Why don’t dogs think “let my neck be free”?
An exploration of how we are evolved to use primary control without conscious thinking.
Dogs apparently stay in balance without conscious thought, but how do we do that? Deliberate directions such as “let my neck be free” are very useful, but we can’t think in this way all the time, and we don’t need to.
We have natural mechanisms in our bodies that organise our head /neck /back relationship for us. These include the “precision engineering” of our functional anatomy, and also the coordination of our vision, sense of taste and smell and other senses with our musculoskeletal system. We will explore all of these, including an exploration of how the newborn child experiences its world.
For teachers, understanding these mechanisms means we can direct another person to find their free neck and primary control, both in person and online. Doubters welcome! Come prepared to let go of your assumptions and move into the unknown.
About Penelope Easten
Penelope was born in Wales, and studied Zoology at Cambridge University, England. She left a PhD there to train at the North London Alexander School, qualifying in 1989. She then worked with Miss Goldie for four years, who, it felt, stripped away everything she had learnt, and rebuilt it as she saw the technique should be –a scary process!
Since then, she has worked extensively with other teachers who had known her, including Erika Whittaker, to understand the essence of the difference of her understanding. During two separate years, Penelope was unable to walk with chronic fatigue syndrome. These years of illness became times of quiet retreat, deepening her work.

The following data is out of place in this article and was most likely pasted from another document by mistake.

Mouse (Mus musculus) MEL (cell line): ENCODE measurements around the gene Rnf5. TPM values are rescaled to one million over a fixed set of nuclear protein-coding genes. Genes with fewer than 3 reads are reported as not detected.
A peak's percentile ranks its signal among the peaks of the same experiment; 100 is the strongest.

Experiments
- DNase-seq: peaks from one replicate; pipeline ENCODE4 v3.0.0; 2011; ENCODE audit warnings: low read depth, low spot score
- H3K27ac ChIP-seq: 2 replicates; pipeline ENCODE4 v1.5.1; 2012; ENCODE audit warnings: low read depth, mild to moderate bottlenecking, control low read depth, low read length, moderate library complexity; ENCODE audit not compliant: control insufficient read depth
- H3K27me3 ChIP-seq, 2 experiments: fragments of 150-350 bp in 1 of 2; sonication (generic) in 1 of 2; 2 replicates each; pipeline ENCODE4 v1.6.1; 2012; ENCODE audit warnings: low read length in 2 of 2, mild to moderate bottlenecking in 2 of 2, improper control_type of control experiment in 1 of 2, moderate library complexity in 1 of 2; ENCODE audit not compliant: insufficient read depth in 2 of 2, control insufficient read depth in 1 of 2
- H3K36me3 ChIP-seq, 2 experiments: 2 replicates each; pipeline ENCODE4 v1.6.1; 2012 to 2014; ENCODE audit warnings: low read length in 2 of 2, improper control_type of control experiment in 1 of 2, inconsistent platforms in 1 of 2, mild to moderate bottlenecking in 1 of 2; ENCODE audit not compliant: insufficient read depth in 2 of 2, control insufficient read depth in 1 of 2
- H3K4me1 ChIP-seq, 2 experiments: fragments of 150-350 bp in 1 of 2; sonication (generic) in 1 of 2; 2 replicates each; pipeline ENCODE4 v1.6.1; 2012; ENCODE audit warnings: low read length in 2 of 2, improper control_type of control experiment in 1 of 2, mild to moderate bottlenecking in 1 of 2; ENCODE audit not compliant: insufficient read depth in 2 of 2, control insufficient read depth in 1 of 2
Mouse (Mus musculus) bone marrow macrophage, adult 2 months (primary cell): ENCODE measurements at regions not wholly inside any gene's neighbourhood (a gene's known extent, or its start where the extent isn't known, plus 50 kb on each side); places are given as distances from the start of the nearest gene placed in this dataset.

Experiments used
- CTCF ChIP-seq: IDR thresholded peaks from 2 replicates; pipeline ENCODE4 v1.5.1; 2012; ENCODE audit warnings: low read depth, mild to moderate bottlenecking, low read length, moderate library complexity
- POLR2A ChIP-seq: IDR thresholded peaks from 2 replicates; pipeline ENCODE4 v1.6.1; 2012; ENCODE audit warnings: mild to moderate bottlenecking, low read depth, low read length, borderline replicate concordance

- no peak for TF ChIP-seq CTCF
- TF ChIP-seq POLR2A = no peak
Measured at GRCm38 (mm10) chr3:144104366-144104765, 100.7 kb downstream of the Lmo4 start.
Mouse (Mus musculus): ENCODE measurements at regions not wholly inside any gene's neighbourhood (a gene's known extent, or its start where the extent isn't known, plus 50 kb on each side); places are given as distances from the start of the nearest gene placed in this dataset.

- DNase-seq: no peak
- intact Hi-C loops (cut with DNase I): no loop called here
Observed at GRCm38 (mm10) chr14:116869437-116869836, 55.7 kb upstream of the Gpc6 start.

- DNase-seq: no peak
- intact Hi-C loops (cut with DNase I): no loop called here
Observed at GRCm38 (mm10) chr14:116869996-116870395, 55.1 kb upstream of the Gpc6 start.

With the illness now gone completely, she has regained resilience, strength, and fitness, particularly through using the Initial Alexander technique, which she studied with Jeando Masoero, along with The Embodied Present Process with Philip Shepherd. The Miss Goldie workshops started as a 90-min workshop at the International Congress in 2004 (Oxford), and was then followed with workshops in the UK, Ireland, Germany, and New York, including the Limerick International Congress in 2015.
Her book: The Alexander Technique: the Twelve Fundamentals of Integrated Movement, based around Miss Goldie’s work, was published in March 2021.
Since COVID-19, she has run trainings for AT teachers on teaching online, based on the material from her book. She now lives and works in the beautiful West of Ireland, teaching locally and online. Her work facilitates the pupil to discover the technique for themselves, to find natural breathing, poise, quiet awareness, integration, true fitness and strength.
In her free time, she enjoys making discoveries about the technique through singing and reciting, piano playing, yoga and fitness work, gardening, running, dancing, and walking her dog.
See also: Penelope Easten – Presenter Detail Page
Tuesday, 23 August 2022
09:00 h - 11:00 h
Room not yet assigned
AT Principles and Procedures||Everyday Activities||Practical Teaching Skills||Communication/Verbal Skills||Anatomy||Science